After looking at a bunch of other languages I'm back to Python. The bit manipulations aren't too bad and seem to speed things up over the high level gyrations you are forced to do in Excel VBA. Just finished describing the ALU as a class and am now debugging it. The interpreted shell IDLE (I assume ala Eric, as Python is ala Monty?) is really pretty nice for this, just cut and paste your code into it and interact with it via small iterated statements, I wish every language had this exceedingly valuable debug feature. There's nothing like getting to know your code via simulation. Like the SystemVerilog description, I made the ALU sim code data width a variable, so even exhaustive checking is simply a matter of reducing the bit width to something narrow like 4 and going to town.
When you do processor simulator design you find out how math oriented languages are rather than hardware oriented - modulo integers have a consistency and magic all their own. You also find out how complex simple seeming things like add, subtract, multiply - and particularly division - are (with Python v3 they added an int floor division to resolve float & int division situational ambiguity - this broke backward compatibility but at least they addressed the issue).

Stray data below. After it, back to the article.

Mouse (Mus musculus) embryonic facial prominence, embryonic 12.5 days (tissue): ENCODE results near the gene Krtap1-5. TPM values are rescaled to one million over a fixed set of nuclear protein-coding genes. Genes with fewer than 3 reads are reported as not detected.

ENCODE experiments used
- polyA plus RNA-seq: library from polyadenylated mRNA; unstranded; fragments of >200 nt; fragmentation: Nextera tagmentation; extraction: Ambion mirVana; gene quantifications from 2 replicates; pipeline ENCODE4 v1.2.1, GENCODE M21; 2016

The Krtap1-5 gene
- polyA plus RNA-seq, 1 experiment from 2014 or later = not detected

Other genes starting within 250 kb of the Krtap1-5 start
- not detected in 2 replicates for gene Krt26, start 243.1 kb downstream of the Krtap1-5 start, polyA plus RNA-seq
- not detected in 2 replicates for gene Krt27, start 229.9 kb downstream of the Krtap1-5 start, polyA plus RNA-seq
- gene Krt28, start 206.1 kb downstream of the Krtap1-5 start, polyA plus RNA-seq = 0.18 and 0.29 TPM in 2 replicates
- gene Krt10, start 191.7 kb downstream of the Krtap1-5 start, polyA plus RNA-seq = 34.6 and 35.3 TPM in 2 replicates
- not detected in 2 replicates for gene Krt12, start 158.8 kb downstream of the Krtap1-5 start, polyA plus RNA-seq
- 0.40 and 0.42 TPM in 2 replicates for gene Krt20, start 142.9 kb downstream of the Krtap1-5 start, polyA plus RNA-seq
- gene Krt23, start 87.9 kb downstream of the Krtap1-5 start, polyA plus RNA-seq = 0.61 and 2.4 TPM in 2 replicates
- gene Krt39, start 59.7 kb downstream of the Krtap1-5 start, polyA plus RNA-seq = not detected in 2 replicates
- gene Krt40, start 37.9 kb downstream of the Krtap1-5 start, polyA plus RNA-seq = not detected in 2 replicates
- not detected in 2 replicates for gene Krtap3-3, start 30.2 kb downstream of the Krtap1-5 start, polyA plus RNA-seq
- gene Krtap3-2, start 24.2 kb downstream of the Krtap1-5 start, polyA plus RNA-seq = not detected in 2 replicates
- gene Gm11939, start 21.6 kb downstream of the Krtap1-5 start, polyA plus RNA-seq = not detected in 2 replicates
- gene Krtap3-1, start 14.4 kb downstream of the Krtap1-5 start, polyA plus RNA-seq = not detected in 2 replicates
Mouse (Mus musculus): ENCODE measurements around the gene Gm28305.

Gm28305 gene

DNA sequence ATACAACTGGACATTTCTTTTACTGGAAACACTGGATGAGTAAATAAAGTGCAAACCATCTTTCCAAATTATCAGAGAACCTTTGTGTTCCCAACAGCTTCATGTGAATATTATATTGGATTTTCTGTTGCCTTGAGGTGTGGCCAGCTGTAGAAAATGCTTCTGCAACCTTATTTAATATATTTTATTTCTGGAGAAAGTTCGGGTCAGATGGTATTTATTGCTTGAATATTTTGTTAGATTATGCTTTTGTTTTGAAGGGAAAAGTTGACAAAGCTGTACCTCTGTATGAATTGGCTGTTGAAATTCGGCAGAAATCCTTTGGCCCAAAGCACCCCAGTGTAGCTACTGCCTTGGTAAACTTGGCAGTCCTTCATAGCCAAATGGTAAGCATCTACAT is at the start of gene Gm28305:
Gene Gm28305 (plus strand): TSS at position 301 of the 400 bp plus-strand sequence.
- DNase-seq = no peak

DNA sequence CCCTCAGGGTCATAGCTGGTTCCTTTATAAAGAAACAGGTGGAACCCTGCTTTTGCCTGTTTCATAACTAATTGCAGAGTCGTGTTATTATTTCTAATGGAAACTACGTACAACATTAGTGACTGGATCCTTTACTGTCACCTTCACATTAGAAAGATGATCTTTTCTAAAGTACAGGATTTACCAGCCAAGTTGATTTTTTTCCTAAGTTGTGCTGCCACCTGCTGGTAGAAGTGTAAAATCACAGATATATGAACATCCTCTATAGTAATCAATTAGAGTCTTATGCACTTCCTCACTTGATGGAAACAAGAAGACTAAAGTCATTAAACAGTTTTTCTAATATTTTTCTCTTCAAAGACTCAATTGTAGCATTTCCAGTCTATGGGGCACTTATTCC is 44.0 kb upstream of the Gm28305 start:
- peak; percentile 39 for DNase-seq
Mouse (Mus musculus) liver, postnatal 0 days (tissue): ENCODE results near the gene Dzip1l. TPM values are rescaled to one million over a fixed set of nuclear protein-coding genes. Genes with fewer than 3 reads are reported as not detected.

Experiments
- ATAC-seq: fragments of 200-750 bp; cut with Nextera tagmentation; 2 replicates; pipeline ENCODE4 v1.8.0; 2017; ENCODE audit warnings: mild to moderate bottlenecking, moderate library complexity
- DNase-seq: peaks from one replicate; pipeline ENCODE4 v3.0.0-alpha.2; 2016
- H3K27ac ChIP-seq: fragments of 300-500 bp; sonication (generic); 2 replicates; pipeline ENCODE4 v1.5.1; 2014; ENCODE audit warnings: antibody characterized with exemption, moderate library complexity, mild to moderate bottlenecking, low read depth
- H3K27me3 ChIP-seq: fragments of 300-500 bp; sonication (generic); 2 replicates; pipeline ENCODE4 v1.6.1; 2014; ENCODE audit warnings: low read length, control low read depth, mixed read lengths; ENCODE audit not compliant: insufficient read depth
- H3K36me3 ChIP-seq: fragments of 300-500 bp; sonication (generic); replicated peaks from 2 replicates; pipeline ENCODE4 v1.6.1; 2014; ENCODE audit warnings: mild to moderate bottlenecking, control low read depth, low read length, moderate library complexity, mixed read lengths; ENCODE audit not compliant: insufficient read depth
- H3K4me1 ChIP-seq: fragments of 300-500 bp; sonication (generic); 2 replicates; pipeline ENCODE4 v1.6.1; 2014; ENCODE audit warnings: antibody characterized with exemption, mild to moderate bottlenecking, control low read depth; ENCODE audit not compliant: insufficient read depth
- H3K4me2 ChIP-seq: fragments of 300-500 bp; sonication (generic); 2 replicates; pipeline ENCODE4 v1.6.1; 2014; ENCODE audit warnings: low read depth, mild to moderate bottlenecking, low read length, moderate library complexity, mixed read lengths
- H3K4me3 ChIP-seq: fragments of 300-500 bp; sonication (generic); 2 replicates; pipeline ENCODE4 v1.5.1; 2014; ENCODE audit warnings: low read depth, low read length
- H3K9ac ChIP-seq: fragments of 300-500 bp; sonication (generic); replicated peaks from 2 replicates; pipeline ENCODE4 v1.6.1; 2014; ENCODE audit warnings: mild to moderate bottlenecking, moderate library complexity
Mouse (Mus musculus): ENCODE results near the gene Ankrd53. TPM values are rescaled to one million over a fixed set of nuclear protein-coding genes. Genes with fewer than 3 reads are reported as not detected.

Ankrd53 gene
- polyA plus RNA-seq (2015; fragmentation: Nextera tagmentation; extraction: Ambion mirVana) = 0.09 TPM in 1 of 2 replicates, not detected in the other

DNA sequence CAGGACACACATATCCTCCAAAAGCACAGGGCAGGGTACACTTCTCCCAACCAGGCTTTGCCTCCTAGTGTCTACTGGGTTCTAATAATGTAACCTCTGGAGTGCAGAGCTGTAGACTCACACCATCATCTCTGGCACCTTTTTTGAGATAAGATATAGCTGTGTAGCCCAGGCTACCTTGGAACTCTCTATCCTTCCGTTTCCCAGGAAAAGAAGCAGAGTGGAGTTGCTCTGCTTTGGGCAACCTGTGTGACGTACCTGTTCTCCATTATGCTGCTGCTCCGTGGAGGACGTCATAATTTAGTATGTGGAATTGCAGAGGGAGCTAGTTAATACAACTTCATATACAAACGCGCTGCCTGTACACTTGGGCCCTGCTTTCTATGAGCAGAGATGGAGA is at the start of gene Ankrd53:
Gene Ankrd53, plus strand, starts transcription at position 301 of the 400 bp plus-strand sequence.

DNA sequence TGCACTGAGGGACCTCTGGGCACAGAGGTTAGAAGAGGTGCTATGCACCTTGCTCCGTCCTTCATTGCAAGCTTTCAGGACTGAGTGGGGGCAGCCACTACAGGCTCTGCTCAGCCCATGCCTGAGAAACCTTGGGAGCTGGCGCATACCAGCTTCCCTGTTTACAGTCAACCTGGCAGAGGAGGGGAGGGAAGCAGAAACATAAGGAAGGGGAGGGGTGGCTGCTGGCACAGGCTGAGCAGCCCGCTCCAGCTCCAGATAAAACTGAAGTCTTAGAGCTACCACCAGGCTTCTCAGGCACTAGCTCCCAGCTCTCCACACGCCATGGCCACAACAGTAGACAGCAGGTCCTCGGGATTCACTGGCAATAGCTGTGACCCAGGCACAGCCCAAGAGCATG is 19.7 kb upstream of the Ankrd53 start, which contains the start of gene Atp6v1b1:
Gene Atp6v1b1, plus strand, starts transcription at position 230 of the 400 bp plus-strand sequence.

When doing math in hardware it all ends up modulo the registered width, and sign is only a convention, so you pick a convention and stick with it. For instance my ALU simulation code uses signed as the default, and I picked this over unsigned as it makes testing the MSB trivial - in hardware the signed form provides for automatic lead padding. Some kind of sign extension is always going on even when doing unsigned stuff, our number system notation is biased towards leading zero suppression, so when leading ones are called for (2's complement negative) it seems unnatural.